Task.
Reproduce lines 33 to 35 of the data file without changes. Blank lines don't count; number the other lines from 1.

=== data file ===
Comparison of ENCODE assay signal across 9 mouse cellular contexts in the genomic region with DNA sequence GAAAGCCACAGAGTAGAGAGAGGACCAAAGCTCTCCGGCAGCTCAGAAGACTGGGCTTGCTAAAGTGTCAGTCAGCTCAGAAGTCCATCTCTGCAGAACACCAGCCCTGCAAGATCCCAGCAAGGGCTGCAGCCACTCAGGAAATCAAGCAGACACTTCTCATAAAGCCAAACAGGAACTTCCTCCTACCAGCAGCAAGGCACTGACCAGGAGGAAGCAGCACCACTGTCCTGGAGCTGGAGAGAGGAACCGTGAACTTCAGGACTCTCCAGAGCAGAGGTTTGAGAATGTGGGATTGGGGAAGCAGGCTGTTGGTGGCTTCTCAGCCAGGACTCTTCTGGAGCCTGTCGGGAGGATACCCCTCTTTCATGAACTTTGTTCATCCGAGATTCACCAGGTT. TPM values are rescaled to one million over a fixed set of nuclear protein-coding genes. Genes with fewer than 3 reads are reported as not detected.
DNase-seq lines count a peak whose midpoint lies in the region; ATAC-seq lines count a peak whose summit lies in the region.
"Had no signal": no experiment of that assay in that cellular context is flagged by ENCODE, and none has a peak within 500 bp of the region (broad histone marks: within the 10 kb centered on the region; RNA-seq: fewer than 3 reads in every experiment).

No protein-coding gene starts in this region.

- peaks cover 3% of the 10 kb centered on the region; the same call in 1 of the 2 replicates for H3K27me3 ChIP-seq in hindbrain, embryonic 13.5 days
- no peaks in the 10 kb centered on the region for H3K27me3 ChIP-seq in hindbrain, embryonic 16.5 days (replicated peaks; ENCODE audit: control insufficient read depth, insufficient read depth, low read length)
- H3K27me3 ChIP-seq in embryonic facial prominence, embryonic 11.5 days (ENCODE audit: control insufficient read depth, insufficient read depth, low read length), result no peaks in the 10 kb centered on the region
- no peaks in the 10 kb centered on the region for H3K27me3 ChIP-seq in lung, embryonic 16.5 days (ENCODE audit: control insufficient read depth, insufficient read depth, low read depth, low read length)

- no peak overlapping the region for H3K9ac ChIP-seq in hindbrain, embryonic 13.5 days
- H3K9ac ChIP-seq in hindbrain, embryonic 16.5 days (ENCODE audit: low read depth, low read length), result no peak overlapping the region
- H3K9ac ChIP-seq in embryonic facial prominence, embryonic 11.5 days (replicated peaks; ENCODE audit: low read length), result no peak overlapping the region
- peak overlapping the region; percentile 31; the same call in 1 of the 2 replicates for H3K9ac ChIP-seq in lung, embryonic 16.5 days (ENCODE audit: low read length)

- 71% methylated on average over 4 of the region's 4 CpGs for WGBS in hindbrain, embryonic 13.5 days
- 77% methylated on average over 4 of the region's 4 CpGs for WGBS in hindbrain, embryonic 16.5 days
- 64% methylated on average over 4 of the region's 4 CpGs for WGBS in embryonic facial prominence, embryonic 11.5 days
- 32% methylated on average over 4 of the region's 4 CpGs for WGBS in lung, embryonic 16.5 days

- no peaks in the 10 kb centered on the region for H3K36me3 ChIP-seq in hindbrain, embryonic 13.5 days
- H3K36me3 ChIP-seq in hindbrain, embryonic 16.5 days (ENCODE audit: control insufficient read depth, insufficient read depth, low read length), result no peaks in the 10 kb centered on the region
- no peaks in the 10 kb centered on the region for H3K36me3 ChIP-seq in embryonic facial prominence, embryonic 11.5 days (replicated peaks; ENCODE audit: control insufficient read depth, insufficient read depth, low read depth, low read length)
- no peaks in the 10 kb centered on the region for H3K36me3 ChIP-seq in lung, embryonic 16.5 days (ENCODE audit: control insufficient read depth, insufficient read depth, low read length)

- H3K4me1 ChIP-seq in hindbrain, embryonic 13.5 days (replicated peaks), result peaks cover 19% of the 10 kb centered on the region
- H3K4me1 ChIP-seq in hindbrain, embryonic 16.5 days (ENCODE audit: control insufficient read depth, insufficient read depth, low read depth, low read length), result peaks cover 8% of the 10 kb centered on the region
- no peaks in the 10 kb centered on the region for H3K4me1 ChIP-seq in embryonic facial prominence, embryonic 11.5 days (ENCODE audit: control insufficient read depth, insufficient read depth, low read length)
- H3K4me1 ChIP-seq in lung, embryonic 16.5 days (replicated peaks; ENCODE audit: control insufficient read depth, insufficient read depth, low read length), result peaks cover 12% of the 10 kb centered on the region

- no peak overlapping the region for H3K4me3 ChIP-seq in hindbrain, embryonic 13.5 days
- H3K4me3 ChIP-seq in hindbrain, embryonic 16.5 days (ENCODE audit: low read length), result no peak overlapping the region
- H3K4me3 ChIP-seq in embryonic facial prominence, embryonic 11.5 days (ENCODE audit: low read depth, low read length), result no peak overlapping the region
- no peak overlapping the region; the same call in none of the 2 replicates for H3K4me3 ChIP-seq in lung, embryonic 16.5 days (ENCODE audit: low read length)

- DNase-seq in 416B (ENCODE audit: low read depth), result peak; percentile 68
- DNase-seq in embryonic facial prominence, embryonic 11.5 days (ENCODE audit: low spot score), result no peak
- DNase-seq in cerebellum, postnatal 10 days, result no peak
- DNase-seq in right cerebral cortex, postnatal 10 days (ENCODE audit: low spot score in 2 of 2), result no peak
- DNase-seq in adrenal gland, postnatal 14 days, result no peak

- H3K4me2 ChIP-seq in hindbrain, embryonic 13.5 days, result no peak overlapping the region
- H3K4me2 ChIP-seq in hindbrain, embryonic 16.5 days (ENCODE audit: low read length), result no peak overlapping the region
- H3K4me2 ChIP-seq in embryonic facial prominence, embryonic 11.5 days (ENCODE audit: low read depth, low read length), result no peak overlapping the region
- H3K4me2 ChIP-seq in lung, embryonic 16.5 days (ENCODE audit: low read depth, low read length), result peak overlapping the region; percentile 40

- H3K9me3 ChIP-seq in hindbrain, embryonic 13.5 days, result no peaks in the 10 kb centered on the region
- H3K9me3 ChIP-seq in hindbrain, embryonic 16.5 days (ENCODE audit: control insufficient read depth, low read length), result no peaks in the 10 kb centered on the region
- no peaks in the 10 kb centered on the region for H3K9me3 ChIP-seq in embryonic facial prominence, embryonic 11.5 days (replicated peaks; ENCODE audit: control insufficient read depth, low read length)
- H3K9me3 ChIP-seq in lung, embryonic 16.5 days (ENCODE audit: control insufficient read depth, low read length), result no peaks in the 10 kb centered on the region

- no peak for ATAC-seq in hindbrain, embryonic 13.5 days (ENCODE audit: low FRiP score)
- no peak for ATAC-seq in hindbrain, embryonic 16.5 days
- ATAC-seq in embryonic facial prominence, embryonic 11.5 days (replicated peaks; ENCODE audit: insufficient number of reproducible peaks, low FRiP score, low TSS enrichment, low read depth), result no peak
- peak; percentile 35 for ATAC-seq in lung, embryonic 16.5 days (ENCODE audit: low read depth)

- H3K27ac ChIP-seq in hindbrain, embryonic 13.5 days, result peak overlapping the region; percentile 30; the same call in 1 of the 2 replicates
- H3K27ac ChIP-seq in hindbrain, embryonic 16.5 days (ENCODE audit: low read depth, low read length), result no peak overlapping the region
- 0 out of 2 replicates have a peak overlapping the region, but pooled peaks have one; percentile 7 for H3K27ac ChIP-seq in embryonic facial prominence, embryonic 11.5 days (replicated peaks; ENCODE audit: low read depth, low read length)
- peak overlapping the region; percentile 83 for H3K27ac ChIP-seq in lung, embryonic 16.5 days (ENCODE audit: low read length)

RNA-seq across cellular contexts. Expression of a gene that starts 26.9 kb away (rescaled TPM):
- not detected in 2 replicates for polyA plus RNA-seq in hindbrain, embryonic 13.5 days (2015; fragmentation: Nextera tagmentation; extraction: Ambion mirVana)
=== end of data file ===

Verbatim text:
- DNase-seq in adrenal gland, postnatal 14 days, result no peak

- H3K4me2 ChIP-seq in hindbrain, embryonic 13.5 days, result no peak overlapping the region
- H3K4me2 ChIP-seq in hindbrain, embryonic 16.5 days (ENCODE audit: low read length), result no peak overlapping the region